Website Header See also...

CGH Nulls

With our CGH Nulls, you can test aspheres using your existing interferometer. The CGH Null transforms the spherical or collimated test beam into the aspheric wavefront required to produce a null interferogram. Our CGH Positioners and Alignment CGHs simplify the alignment of CGH to interferometer.

CGH Null Test of Custom Asphere

Easy to Use

Mount CGH Positioner with Alignment CGH in your interferometer’s test beam.
Adjust decenter (or tilt-tip) and focus to acquire and null alignment fringes.
Remove Alignment CGH and replace with Custom CGH Null.
Align test optic to acquire and null fringe pattern. Record interferogram.

Breaking the Rules

Convention says that a CGH null should be used in single pass because of low diffraction efficiency. It should be located in a collimated beam to ease alignment tolerances. Test and reference beams should pass similarly through the CGH to cancel any substrate aberrations.

Our CGH Nulls typically violate these rules, so we must produce high efficiency CGHs on precision substrates and align them to micron tolerances. You benefit in simple test configurations that use your existing interferometer and accessories.

CGH transmitted wavefront error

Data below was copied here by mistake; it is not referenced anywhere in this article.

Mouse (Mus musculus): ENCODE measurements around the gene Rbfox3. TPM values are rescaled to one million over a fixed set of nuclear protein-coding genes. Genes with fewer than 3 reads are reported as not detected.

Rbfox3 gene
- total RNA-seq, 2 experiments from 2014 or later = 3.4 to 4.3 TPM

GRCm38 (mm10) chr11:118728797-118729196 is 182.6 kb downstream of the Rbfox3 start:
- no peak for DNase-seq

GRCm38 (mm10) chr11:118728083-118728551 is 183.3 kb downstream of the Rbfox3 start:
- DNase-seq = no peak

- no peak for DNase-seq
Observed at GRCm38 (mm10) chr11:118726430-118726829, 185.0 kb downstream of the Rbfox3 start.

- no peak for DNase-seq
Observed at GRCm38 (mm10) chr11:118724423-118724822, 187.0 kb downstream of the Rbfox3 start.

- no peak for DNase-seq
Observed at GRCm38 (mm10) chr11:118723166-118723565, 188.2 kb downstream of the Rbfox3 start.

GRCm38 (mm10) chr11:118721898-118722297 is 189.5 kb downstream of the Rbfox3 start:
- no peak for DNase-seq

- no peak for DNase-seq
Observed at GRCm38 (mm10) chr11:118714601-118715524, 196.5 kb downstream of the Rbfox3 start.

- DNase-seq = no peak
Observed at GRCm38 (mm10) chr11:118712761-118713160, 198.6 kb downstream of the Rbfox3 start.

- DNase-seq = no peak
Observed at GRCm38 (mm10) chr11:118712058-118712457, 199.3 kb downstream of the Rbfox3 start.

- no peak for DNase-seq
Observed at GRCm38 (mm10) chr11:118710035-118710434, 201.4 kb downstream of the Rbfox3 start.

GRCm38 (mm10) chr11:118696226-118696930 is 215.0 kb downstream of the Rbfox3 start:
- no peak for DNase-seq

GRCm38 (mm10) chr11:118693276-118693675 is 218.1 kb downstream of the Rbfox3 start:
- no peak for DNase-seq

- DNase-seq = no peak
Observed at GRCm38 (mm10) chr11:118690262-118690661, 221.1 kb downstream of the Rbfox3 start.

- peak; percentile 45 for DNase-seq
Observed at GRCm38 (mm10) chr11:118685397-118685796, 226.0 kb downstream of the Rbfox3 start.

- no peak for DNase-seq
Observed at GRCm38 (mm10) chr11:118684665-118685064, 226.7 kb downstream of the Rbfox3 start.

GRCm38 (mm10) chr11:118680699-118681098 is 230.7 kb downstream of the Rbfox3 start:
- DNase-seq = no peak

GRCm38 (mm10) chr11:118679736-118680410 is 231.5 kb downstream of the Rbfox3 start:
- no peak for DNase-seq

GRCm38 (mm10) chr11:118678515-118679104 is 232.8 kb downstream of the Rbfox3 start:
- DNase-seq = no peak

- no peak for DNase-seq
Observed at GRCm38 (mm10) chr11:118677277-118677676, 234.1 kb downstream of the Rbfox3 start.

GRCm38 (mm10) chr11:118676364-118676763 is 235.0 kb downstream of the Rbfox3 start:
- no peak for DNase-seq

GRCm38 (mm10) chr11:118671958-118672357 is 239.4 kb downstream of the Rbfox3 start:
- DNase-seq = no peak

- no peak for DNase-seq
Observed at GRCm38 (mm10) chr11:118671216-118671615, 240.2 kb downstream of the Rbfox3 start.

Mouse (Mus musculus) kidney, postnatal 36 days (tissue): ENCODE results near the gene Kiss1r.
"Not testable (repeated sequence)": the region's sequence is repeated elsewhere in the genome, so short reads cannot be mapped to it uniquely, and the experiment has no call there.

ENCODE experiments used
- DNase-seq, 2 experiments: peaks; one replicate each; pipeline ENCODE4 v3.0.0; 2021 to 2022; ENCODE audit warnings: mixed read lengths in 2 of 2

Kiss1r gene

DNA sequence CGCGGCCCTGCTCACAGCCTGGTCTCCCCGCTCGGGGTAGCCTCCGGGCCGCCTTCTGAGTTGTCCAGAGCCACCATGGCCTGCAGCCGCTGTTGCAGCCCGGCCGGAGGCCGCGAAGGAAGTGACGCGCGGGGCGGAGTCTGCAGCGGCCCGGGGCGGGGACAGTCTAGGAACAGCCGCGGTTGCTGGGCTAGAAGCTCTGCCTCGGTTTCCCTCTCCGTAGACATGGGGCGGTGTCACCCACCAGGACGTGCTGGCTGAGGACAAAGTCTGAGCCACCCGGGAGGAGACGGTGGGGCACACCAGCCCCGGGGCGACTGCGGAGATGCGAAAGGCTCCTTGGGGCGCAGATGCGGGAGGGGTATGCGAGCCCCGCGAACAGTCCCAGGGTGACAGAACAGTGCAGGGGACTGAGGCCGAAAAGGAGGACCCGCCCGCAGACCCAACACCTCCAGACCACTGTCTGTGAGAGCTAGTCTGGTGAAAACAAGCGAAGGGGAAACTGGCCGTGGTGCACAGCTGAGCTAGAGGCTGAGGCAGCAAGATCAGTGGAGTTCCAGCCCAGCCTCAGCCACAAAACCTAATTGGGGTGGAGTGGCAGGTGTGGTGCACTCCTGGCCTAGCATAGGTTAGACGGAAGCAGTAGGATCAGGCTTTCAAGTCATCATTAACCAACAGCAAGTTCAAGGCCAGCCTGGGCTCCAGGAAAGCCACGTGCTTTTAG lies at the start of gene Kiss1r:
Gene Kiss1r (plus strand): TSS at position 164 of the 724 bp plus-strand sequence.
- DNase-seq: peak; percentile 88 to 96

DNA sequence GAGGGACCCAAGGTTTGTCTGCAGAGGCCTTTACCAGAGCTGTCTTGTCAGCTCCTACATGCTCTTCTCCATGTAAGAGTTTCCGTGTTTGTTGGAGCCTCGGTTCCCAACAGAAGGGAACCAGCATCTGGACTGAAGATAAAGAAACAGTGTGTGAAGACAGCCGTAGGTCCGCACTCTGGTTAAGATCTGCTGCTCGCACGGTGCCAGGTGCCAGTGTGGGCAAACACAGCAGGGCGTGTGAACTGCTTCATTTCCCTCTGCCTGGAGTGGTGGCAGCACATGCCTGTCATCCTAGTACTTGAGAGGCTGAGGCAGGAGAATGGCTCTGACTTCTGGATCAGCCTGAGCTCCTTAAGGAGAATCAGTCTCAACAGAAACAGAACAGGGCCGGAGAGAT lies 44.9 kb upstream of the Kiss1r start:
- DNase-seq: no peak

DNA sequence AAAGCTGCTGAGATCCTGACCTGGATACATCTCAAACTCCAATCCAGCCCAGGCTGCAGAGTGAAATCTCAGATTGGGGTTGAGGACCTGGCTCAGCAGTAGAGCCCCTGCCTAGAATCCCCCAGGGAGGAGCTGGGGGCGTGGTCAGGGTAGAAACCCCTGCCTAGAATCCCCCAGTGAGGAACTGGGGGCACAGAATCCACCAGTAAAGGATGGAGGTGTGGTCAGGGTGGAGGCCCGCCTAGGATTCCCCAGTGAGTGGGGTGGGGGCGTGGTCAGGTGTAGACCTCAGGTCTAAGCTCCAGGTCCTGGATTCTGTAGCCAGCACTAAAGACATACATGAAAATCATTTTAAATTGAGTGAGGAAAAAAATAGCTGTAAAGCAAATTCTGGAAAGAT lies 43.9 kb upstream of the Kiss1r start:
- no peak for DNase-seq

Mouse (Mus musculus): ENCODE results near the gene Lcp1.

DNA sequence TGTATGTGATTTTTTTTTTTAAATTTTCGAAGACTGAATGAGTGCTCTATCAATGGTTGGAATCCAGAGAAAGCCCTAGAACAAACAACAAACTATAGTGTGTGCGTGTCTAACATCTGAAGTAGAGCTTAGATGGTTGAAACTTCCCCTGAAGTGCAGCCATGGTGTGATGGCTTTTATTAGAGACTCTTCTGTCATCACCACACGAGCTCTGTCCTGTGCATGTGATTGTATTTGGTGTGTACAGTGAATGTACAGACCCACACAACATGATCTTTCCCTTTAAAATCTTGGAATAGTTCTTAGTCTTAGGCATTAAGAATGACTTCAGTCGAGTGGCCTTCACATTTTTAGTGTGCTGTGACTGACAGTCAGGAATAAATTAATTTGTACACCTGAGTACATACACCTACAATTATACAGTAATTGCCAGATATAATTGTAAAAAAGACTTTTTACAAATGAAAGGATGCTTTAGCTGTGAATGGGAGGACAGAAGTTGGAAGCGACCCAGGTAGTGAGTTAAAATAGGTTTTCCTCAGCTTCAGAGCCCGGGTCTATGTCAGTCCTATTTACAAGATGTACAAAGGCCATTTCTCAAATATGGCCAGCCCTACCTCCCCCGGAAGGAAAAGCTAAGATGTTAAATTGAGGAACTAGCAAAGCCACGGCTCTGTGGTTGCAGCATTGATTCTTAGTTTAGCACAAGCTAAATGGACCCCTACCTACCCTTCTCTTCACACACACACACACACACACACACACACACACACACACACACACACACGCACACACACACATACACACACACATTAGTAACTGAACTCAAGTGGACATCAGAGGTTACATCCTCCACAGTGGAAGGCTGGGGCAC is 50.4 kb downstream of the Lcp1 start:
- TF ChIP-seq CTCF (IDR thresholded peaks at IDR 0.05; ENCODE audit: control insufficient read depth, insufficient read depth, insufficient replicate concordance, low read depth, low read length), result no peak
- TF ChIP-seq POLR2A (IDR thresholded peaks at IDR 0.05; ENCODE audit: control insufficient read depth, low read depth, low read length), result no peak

Accurate

Our CGH nulls are encoded to meet your accuracy requirements. Errors due to as-built substrate thickness, zero-order transmitted wavefront distortion and flatness are incorporated into a software null that should be subtracted from your measured interferograms for best accuracy.

System errors of your interferometer and transmission sphere can be compensated in the usual manner—by measuring a good spherical surface and subtracting the result from subsequent interferograms.

Full Documentation

Diffraction International delivers complete technical documentation with each and every CGH null. The report is fully electronic and can navigated with any current web browser. View a sample report from a recent H95F3C Cylinder Null.

Send Diffraction International your feedback!
Copyright 2009–2014 Diffraction International
Page updated: 17 October 2014

Website Footer